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Designer's Notebook: Breaking the Rules (Ernest Goes To The Movies)
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Designer's Notebook: Breaking the Rules (Ernest Goes To The Movies)


July 6, 2000 Article Start Previous Page 3 of 3
 

 

So what about science fiction like The Matrix? SF breaks rules all the time. How do we decide which ones we can get away with and which we can't? To start with let's again distinguish between fudging for the sake of gameplay and creating a premise that flies in the face of known science. Fudging is Ok. Impossible premises may or may not be Ok; it depends on how much you're expecting the audience to swallow. One thing that is not acceptable is that anything goes. That's one of the problems I have with Superman - his powers seem to be extremely elastic, and in the movie he even reversed the flow of time. Nope, sorry, they lost me there - if he could do that, he could fix anything and everything.

On the other hand, a time-honored SF technique is to break only one rule and then see what happens. H.G. Wells did it wonderfully in The Time Machine and again in The Invisible Man. His protagonists were fully human and subject to all human frailties, but one could travel through time and one was invisible. His novels explored the possible consequences of possessing these powers - sobering in the former case, tragic in the latter. I would suggest that you adopt a policy to break no more rules than you have to. The more rules you break, the more unbelievable and even ridiculous your game becomes.

The other thing to look at is how egregious the violation is and whether or not it's already familiar to the audience. Take hyperspace, for example. Most spacegoing science fiction stories depend on some form of faster-than-light star drive. Einstein's special theory of relativity seems to prohibit this in normal space, but that doesn't preclude us postulating hyperspace or wormholes or some other kind of gimmick that does an end run around him. Audiences are used to this, and you don't have to be specific about how it works - in fact, it's better if you're not. Han Solo talks about "making the jump to hyperspace" and that's all they need to know.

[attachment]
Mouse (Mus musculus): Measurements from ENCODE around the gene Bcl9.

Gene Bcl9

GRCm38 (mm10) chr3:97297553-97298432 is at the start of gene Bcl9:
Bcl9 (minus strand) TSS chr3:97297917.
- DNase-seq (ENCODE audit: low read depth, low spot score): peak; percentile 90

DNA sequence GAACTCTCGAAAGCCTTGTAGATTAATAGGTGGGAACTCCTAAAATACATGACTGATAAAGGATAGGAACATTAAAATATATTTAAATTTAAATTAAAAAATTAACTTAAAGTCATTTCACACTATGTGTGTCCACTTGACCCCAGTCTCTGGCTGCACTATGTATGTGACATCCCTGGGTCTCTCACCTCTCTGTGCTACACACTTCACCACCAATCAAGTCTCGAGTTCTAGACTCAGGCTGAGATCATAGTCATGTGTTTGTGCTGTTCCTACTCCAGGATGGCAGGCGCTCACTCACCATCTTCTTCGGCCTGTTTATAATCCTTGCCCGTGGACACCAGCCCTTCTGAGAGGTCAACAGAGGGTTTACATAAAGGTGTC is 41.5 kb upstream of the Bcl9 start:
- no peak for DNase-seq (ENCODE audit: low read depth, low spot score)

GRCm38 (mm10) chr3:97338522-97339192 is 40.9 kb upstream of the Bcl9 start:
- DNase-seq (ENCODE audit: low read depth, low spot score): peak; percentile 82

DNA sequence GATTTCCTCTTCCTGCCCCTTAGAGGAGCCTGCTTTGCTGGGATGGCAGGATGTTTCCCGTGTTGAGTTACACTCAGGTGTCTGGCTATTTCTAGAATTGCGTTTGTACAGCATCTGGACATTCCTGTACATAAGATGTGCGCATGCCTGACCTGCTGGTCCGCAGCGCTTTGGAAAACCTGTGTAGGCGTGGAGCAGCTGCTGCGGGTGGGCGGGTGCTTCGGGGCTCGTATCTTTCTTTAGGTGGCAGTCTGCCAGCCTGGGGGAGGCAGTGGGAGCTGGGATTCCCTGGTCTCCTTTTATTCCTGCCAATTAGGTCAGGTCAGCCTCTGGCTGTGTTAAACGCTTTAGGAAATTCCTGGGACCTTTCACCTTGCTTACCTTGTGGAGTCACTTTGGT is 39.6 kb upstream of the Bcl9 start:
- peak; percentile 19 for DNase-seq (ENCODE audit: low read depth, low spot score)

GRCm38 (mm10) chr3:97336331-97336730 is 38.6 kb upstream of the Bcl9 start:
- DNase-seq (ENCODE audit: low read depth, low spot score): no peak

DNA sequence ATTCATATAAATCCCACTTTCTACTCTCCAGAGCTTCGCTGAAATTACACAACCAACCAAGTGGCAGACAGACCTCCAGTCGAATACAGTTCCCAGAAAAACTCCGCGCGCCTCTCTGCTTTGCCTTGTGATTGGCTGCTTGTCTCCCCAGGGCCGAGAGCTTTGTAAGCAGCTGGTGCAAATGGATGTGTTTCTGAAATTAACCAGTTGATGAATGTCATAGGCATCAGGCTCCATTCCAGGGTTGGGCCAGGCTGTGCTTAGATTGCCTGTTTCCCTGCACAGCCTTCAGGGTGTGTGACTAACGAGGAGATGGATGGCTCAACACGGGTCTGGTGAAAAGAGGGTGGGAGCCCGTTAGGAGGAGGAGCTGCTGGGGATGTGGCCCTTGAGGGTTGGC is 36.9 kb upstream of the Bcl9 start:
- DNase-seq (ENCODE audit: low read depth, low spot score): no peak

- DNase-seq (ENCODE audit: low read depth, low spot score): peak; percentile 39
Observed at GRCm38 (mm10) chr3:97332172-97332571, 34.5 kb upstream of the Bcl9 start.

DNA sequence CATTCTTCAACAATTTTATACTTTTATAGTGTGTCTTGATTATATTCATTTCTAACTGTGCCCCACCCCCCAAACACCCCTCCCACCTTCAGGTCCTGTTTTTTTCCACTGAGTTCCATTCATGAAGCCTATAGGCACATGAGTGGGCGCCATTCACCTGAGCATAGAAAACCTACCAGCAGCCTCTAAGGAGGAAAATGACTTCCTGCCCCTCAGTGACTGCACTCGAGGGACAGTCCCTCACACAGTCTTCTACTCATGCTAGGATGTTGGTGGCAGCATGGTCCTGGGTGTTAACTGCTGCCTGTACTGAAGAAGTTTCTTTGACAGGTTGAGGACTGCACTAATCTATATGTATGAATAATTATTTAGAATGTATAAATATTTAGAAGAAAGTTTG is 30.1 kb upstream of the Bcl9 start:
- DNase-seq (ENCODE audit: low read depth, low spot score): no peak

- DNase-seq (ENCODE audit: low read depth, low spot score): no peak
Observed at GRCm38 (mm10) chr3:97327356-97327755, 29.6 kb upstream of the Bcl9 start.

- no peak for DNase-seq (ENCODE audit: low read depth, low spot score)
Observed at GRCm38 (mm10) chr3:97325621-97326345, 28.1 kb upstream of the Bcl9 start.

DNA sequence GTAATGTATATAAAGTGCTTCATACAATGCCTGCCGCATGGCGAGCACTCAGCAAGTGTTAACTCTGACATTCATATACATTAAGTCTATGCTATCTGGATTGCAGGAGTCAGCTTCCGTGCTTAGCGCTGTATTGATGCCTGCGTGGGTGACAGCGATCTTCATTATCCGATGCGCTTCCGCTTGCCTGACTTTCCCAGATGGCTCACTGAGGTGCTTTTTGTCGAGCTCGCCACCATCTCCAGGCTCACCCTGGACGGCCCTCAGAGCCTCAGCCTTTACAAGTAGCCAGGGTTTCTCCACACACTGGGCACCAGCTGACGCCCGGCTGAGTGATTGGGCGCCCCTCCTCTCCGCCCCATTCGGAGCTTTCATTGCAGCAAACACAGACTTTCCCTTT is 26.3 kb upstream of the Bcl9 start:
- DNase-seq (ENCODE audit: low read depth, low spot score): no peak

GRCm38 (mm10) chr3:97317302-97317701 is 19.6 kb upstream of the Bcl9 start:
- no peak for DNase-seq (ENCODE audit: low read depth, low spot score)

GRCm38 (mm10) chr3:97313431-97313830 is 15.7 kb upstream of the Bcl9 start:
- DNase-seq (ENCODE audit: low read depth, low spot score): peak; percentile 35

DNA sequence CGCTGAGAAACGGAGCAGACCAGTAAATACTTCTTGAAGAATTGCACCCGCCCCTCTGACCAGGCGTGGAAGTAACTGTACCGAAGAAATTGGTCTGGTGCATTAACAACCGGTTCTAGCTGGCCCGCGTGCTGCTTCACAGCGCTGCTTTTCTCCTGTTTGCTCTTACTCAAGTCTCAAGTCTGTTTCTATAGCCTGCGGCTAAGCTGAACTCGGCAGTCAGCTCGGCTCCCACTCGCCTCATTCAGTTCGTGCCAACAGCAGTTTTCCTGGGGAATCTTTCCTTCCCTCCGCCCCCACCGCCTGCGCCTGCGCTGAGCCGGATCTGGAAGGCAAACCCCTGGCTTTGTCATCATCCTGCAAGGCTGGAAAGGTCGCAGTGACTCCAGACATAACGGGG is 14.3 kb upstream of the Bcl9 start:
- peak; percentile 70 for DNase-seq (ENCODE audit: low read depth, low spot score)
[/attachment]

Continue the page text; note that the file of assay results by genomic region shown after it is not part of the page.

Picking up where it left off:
The Matrix: ten on style but is it credible?

However, you need to avoid things that the audience is going to find patently absurd. Hyperspace is not patently absurd because there's nothing in our everyday experience that explicitly prohibits it. I find the idea of farming humans for their body heat patently absurd, but I imagine most of the people who watched The Matrix didn't give it that much thought. In The Andromeda Strain, Michael Crichton postulated a life form that contained no proteins. Here I'm out of my depth. Biologists probably think this is hilarious, but I'm not educated enough to know, and so it doesn't bother me. But it didn't ruin the movie since it wasn't central to the plot. The key discovery in The Andromeda Strain (spoiler coming) was that the organism could survive only within a very narrow pH range - the balance between acidity and alkalinity. That's entirely believable, because Earth organisms have similar limitations.

When you do fantasy or cartoon-style games (and I put Sonic and most other action games in that category) then you throw away the rulebook. Magic exists, dragons breathe fire, and bears carry birds around in a backpack - whatever you want. That doesn't mean there are no rules, just that you have to write your own. They still have to make sense in the context of your world, and you still have to avoid causing the player to throw down the controller and shouting "Bullshit!"

You can challenge the player; you can frustrate the player (within limits); but you should try not to do anything that will anger him and above all, earn his contempt or disgust. Computer games are fantasy worlds where rules are made to be broken. But know that you're breaking them - think about it - and then choose wisely which ones you break.

Ernest Adams is an American freelance game designer currently living in England. He was most recently employed as a lead designer at Bullfrog Productions, and for several years before that he was the audio/video producer on the Madden NFL Football product line. In a much earlier life he was a software engineer. He has developed on-line, computer, and console games for everything from the IBM 360 mainframe to the Playstation 2. He was a founder of the International Game Developers Association, and is a frequent lecturer at the Game Developers Conference and anyplace else that people will listen to him. Ernest would be happy to receive E-mail about his columns at [email protected], and you may visit his professional web site at http://members.aol.com/ewadams. The views in this column are strictly his own.


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